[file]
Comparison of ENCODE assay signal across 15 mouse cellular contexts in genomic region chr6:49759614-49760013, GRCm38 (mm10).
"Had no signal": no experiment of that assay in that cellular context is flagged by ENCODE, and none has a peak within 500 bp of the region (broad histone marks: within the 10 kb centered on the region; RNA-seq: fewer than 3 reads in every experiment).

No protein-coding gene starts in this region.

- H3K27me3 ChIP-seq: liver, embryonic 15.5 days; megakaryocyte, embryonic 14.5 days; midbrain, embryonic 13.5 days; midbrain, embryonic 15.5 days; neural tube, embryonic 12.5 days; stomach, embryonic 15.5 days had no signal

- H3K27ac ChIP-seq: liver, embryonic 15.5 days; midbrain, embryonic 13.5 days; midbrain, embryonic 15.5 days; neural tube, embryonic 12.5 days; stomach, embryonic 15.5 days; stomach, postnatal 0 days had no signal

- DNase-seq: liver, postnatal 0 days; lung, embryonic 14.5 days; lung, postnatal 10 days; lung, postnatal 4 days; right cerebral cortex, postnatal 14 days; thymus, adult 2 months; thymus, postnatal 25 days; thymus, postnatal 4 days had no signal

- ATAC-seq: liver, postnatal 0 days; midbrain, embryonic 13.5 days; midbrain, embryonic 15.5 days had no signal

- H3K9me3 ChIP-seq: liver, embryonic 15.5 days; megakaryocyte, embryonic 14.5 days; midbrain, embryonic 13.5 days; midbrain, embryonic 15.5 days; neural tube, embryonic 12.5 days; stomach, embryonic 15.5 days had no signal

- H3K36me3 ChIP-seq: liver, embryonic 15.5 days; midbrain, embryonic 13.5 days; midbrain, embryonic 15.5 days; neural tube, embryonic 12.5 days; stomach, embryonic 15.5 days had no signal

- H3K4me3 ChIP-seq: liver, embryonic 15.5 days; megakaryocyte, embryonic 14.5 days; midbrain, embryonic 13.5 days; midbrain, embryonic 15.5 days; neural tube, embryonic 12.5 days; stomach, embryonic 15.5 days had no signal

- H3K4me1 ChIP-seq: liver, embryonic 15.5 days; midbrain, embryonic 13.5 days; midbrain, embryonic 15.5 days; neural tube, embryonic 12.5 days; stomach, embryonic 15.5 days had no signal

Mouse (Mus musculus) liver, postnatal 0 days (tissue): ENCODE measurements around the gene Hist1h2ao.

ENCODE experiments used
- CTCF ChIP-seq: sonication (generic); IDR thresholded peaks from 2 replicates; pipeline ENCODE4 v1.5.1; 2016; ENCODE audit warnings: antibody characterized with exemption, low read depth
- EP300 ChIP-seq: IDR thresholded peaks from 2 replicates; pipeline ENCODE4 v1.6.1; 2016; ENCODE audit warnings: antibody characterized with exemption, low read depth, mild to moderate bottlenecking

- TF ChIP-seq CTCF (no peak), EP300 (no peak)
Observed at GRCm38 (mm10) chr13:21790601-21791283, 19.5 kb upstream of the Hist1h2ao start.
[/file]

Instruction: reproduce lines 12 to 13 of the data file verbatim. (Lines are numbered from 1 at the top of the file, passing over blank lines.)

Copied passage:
Mouse (Mus musculus) liver, postnatal 0 days (tissue): ENCODE measurements around the gene Hist1h2ao.

ENCODE experiments used